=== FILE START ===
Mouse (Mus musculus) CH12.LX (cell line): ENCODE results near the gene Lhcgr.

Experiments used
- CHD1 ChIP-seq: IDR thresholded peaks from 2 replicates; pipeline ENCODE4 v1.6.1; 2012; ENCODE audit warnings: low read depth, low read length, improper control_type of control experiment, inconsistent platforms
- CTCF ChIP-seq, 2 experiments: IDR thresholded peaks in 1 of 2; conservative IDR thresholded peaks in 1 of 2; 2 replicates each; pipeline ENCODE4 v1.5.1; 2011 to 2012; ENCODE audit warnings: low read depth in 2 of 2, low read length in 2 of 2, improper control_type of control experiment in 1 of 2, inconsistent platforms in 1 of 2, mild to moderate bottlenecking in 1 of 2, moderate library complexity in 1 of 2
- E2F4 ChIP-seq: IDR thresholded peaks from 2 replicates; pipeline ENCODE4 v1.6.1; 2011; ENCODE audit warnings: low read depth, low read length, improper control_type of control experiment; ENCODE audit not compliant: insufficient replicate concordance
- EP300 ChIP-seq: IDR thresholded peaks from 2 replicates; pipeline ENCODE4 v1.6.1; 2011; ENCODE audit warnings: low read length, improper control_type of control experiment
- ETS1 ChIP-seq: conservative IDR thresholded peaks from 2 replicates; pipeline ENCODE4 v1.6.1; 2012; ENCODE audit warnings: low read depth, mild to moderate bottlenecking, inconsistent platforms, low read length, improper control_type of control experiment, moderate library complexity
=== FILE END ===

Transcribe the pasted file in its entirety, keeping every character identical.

Mouse (Mus musculus) CH12.LX (cell line): ENCODE results near the gene Lhcgr.

Experiments used
- CHD1 ChIP-seq: IDR thresholded peaks from 2 replicates; pipeline ENCODE4 v1.6.1; 2012; ENCODE audit warnings: low read depth, low read length, improper control_type of control experiment, inconsistent platforms
- CTCF ChIP-seq, 2 experiments: IDR thresholded peaks in 1 of 2; conservative IDR thresholded peaks in 1 of 2; 2 replicates each; pipeline ENCODE4 v1.5.1; 2011 to 2012; ENCODE audit warnings: low read depth in 2 of 2, low read length in 2 of 2, improper control_type of control experiment in 1 of 2, inconsistent platforms in 1 of 2, mild to moderate bottlenecking in 1 of 2, moderate library complexity in 1 of 2
- E2F4 ChIP-seq: IDR thresholded peaks from 2 replicates; pipeline ENCODE4 v1.6.1; 2011; ENCODE audit warnings: low read depth, low read length, improper control_type of control experiment; ENCODE audit not compliant: insufficient replicate concordance
- EP300 ChIP-seq: IDR thresholded peaks from 2 replicates; pipeline ENCODE4 v1.6.1; 2011; ENCODE audit warnings: low read length, improper control_type of control experiment
- ETS1 ChIP-seq: conservative IDR thresholded peaks from 2 replicates; pipeline ENCODE4 v1.6.1; 2012; ENCODE audit warnings: low read depth, mild to moderate bottlenecking, inconsistent platforms, low read length, improper control_type of control experiment, moderate library complexity